Deborah Cohen is Peter B. Ritzma Professor of the Humanities and Professor of History at Northwestern University. She is writing a book about American foreign correspondents who reported from interwar Europe and Asia, including John Gunther, Vincent Sheean, Dorothy Thompson, and H.R. Knickerbocker. (September 2018)

IN THE REVIEW

Missing the Dark Satanic Mills

Edward Burtynsky: Manufacturing #11, Youngor Textiles, Ningbo, Zhejiang Province, China, 2005

Behemoth: A History of the Factory and the Making of the Modern World

by Joshua B. Freeman
With nostalgia for manufacturing jobs now thoroughly weaponized in American politics, Joshua Freeman’s Behemoth: A History of the Factory and the Making of the Modern World is timely. Freeman takes as his subject huge factories, the behemoths of his title: River Rouge; the Soviet steel complex Magnitogorsk, east of the Urals; and China’s Foxconn City, with its hundreds of thousands of workers, arguably the largest factory ever in operation. Focusing on these giants, Freeman suggests, reveals what happens when concentrated production and economies of scale are taken to the showiest extreme. It also helps to explain the hold that factories have had on the imagination over the past 250 years.

More Is More

Christmas morning at Jackie and David Siegel’s Seagull Island mansion, Windermere, Florida, 2010. Their construction of a 90,000-square-foot mansion inspired by the palace of Versailles was the subject of Lauren Greenfield’s documentary The Queen of Versailles (2012); this photograph appears in her new book, Generation Wealth, just published by Phaidon.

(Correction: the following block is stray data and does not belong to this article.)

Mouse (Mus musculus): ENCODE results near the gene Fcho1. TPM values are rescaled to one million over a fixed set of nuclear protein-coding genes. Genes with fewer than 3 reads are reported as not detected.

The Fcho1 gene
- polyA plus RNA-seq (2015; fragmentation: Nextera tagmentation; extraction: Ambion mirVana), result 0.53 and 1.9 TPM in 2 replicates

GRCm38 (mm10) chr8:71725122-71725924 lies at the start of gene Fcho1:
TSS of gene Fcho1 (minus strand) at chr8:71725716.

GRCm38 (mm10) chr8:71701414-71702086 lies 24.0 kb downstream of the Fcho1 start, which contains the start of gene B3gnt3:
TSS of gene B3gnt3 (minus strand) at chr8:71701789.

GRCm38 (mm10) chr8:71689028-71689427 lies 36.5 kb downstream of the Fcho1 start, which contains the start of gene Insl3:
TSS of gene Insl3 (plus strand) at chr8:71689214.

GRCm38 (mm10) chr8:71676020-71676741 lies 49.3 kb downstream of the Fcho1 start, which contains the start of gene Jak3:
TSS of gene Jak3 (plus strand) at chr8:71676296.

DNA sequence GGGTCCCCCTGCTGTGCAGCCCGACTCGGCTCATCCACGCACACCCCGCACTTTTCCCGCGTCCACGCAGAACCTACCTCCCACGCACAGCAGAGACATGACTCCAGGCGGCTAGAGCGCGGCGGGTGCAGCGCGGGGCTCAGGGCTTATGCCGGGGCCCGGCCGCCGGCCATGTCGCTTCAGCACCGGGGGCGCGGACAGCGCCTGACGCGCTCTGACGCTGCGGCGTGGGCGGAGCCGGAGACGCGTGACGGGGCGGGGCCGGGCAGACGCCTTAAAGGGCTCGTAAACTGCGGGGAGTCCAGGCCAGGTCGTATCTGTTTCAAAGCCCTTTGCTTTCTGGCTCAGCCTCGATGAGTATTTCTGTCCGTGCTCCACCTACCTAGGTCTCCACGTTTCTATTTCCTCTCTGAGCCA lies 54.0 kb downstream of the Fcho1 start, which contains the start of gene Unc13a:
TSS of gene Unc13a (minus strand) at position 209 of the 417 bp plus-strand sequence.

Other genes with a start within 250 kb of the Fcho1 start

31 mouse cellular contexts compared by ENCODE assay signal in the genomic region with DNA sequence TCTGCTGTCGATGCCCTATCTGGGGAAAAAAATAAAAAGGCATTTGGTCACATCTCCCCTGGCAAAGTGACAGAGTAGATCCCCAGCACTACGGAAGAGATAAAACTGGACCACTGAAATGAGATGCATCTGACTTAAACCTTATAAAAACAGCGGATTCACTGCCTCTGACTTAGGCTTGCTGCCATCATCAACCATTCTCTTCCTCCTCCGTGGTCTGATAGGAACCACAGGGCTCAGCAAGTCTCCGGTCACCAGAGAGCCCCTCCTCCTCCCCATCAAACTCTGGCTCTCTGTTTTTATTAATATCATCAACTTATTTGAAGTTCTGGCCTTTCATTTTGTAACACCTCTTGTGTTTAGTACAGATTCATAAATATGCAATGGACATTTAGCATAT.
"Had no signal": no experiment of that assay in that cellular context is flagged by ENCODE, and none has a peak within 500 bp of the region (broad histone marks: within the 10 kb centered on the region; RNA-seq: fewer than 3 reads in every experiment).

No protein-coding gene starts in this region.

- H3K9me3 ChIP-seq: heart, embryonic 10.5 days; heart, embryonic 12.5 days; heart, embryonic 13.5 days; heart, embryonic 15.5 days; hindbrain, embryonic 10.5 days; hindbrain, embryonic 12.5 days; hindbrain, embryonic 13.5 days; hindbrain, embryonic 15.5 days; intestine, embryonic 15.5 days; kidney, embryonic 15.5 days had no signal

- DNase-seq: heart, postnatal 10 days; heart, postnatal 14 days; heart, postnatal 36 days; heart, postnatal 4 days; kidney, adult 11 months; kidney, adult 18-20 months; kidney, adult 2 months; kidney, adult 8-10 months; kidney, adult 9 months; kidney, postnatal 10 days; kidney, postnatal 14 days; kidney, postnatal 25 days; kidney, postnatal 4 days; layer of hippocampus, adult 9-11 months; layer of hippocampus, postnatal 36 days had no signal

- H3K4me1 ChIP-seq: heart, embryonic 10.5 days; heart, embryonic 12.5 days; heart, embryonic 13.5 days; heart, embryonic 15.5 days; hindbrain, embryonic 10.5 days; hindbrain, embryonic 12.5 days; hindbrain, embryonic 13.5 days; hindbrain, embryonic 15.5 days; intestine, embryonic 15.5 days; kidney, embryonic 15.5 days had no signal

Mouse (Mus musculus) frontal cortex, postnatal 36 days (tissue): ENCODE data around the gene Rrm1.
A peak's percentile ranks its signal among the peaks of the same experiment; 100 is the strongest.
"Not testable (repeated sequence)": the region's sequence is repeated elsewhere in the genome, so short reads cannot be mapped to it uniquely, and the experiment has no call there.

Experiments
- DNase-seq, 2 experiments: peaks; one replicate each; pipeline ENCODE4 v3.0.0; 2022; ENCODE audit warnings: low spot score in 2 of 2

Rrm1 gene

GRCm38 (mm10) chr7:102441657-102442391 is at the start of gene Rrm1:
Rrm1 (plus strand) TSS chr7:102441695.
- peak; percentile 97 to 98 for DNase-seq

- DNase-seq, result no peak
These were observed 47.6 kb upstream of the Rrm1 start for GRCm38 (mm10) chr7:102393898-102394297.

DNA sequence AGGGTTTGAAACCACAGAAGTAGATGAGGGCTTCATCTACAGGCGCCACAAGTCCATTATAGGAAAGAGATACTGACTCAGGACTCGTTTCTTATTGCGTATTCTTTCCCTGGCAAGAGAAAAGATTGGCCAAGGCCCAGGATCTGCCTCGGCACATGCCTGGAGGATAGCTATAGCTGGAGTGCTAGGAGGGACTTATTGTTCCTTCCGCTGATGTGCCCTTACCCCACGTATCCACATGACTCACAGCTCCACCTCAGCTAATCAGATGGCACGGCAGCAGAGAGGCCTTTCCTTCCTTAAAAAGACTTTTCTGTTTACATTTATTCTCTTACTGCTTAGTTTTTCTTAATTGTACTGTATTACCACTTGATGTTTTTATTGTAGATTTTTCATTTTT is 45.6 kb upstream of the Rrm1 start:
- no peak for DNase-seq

Empire of Things: How We Became a World of Consumers, from the Fifteenth Century to the Twenty-First

by Frank Trentmann
Even if you think yourself a reluctant shopper, consider all of the resources used to create our material world: the steel to build our homes, the natural gas to fire our furnaces, the aluminum in our smartphones and tablets. In the world’s richest countries, consumption has ballooned by over a third in the past few decades to the point that in 2010, each person in the thirty-four richest nations consumed over 220 pounds of stuff every day. How did we come to be such voracious, irrepressible consumers? And how has all of this consuming changed the world? Those are the questions at the heart of Frank Trentmann’s Empire of Things, each of its nearly seven hundred pages of text jam-packed with telling facts and counterintuitive provocations.